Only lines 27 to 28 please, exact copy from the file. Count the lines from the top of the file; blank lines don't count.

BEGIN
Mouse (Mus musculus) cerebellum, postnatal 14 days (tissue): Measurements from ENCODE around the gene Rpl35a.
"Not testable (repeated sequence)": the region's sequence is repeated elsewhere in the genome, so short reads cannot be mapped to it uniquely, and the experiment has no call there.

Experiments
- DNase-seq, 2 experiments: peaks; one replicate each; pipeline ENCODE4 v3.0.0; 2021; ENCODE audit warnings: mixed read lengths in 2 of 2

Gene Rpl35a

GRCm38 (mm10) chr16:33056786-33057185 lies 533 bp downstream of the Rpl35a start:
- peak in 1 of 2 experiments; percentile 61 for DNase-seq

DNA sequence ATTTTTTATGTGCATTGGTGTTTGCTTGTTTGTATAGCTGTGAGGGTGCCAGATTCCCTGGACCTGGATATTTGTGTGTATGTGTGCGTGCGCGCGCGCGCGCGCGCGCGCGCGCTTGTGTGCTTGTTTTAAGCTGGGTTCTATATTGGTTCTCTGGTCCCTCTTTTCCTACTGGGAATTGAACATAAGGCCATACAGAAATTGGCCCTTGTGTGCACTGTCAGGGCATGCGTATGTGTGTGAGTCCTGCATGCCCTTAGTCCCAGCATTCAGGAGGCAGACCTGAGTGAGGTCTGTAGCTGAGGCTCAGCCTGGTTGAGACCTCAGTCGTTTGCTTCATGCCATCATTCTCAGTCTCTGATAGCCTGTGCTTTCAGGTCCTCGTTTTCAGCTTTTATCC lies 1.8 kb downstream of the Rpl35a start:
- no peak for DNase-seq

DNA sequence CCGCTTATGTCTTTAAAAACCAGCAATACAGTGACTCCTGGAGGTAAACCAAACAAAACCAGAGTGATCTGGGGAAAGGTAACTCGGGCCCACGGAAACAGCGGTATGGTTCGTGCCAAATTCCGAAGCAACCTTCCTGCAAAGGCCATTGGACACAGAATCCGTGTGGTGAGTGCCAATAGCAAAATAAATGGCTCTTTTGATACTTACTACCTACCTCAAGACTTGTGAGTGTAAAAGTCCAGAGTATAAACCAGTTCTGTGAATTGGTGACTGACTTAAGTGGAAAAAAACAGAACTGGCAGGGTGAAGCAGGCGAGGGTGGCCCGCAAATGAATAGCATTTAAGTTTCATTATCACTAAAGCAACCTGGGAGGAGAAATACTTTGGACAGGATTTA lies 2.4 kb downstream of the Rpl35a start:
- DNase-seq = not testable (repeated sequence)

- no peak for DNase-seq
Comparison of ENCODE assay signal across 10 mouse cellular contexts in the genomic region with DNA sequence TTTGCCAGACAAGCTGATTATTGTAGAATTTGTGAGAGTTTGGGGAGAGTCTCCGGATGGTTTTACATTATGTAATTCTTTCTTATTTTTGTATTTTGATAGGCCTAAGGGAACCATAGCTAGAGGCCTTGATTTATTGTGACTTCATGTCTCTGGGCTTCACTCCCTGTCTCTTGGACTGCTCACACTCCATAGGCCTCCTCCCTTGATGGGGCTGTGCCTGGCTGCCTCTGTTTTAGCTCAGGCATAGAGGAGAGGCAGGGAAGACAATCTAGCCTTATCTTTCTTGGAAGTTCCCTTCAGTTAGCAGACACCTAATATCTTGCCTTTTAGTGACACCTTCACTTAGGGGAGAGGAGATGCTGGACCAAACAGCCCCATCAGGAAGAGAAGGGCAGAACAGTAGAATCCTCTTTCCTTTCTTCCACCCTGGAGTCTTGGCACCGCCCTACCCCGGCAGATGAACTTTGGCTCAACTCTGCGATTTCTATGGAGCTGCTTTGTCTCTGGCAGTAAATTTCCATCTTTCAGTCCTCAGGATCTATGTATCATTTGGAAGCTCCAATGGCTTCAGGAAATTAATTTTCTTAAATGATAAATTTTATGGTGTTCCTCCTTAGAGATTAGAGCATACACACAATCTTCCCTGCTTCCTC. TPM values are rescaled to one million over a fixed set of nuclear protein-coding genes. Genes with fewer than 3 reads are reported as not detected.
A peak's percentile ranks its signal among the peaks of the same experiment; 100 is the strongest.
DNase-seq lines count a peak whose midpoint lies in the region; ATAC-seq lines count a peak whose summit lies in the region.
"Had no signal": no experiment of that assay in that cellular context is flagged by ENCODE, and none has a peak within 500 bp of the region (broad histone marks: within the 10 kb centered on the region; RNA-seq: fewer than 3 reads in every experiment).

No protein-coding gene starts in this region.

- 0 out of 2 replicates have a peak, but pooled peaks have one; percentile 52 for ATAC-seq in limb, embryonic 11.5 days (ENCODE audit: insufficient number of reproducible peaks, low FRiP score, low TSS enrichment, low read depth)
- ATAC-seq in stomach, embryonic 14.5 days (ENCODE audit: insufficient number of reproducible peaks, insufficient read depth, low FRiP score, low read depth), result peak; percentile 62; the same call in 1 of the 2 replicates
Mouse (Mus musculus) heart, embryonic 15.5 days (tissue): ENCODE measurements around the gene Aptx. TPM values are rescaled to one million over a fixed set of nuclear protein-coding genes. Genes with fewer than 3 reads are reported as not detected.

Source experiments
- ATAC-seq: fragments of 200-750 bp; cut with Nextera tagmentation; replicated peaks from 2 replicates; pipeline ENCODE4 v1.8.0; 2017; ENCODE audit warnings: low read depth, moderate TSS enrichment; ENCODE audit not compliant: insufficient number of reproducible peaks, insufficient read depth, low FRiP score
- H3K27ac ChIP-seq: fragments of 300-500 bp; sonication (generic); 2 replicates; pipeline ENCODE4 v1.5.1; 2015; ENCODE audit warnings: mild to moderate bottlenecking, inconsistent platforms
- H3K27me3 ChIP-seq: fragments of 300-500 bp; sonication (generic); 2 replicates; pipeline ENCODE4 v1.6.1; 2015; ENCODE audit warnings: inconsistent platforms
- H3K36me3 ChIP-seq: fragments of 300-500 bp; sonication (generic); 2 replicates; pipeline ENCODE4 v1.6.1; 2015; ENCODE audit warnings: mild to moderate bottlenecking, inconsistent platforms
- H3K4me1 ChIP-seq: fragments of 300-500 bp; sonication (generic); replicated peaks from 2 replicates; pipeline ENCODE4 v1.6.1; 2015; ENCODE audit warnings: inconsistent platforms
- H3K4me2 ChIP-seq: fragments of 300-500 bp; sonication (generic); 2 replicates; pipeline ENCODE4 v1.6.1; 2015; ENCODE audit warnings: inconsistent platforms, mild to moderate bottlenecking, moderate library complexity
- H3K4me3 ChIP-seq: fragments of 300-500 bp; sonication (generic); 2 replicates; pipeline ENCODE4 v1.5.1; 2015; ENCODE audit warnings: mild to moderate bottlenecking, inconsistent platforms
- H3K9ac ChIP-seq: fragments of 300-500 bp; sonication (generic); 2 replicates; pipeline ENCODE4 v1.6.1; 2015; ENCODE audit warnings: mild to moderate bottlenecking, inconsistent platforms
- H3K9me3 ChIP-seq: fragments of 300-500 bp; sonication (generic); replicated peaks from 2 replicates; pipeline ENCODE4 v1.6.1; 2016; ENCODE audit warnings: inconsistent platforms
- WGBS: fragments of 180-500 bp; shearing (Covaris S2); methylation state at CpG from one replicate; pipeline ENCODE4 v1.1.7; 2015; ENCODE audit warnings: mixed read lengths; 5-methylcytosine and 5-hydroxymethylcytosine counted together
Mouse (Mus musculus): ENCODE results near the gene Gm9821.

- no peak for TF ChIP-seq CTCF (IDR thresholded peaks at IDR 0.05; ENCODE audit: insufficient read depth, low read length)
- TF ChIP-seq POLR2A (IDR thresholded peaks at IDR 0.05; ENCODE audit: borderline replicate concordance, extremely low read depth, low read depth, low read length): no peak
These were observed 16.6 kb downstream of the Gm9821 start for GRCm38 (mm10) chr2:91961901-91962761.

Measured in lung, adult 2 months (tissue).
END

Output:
- H3K4me2 ChIP-seq: fragments of 300-500 bp; sonication (generic); 2 replicates; pipeline ENCODE4 v1.6.1; 2015; ENCODE audit warnings: inconsistent platforms, mild to moderate bottlenecking, moderate library complexity
- H3K4me3 ChIP-seq: fragments of 300-500 bp; sonication (generic); 2 replicates; pipeline ENCODE4 v1.5.1; 2015; ENCODE audit warnings: mild to moderate bottlenecking, inconsistent platforms